In early 1942, Britain was in a desperate situation.

The Royal Air Force had fought off Germany’s relentless onslaught in the Battle of Britain and much of the German army was fighting the Soviets in Eastern Europe, but the British remained isolated and at risk of being cut off from the world.

Hitler’s U-boats were wreaking havoc on Britain’s vital supply lines, and although the U.S. had entered the war on the side of the Allies, effective large-scale anti-submarine weapons and tactics were not yet fully developed or deployed.

Short of ships, material, and manpower, Prime Minister Winston Churchill turned to an audacious effort to combat the Kriegsmarine’s submarine wolfpacks: The Royal Navy would build a massive aircraft carrier out of ice and sail it to the middle of the Atlantic.

Known as Project Habbakuk, the outlandish plan would have resulted in the largest warship in history providing a large and nearly constant Allied air presence over the most vulnerable part of its supply network.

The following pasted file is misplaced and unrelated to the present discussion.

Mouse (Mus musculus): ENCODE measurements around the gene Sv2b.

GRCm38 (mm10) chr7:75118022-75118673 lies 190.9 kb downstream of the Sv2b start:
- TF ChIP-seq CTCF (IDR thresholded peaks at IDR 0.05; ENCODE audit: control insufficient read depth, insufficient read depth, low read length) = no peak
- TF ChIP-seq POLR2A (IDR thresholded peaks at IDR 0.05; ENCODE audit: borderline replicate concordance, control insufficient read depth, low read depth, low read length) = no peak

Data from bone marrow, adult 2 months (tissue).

A Desperate Situation

World War II British convoy
A British convoy steams to port in England, September 3, 1940. (AP Photo)

Allied losses to the German U-boat menace were hard to understate. U-boats had sunk nearly 300 ships carrying over 1 million tons of cargo between July and October 1940, a period known as the “First Happy Time” to German submariners.

It was followed by the “Second Happy Time” between January and August 1942, which saw the Germans begin attacking American vessels. An additional 600 ships and 3 million tons of cargo were lost, as were the lives of over 5,000 sailors and passengers.

Particularly troublesome was a 300-mile stretch of ocean known as the mid-Atlantic gap. The area was too far for land-based aircraft from either side of the Atlantic to operate in. As casualties mounted, sailors began referring to this area as the “Black Pit.”